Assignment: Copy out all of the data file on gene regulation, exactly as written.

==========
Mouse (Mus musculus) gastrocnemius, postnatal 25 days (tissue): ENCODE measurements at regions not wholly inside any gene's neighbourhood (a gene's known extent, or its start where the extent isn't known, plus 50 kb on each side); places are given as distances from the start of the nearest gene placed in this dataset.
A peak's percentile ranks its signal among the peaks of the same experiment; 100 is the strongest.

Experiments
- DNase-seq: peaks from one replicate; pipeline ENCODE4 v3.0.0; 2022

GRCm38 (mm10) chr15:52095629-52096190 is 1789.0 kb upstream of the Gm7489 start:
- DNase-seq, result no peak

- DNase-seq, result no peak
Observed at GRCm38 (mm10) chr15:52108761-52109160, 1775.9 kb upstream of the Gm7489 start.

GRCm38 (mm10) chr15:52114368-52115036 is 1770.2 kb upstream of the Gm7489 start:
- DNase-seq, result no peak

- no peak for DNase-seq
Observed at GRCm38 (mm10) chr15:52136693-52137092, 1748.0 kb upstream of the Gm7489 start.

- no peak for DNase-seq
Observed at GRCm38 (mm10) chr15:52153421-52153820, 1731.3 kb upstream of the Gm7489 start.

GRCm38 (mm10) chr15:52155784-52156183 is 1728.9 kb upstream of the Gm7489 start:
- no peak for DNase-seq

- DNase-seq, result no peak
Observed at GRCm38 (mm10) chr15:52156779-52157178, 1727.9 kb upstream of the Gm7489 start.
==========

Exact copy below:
Mouse (Mus musculus) gastrocnemius, postnatal 25 days (tissue): ENCODE measurements at regions not wholly inside any gene's neighbourhood (a gene's known extent, or its start where the extent isn't known, plus 50 kb on each side); places are given as distances from the start of the nearest gene placed in this dataset.
A peak's percentile ranks its signal among the peaks of the same experiment; 100 is the strongest.

Experiments
- DNase-seq: peaks from one replicate; pipeline ENCODE4 v3.0.0; 2022

GRCm38 (mm10) chr15:52095629-52096190 is 1789.0 kb upstream of the Gm7489 start:
- DNase-seq, result no peak

- DNase-seq, result no peak
Observed at GRCm38 (mm10) chr15:52108761-52109160, 1775.9 kb upstream of the Gm7489 start.

GRCm38 (mm10) chr15:52114368-52115036 is 1770.2 kb upstream of the Gm7489 start:
- DNase-seq, result no peak

- no peak for DNase-seq
Observed at GRCm38 (mm10) chr15:52136693-52137092, 1748.0 kb upstream of the Gm7489 start.

- no peak for DNase-seq
Observed at GRCm38 (mm10) chr15:52153421-52153820, 1731.3 kb upstream of the Gm7489 start.

GRCm38 (mm10) chr15:52155784-52156183 is 1728.9 kb upstream of the Gm7489 start:
- no peak for DNase-seq

- DNase-seq, result no peak
Observed at GRCm38 (mm10) chr15:52156779-52157178, 1727.9 kb upstream of the Gm7489 start.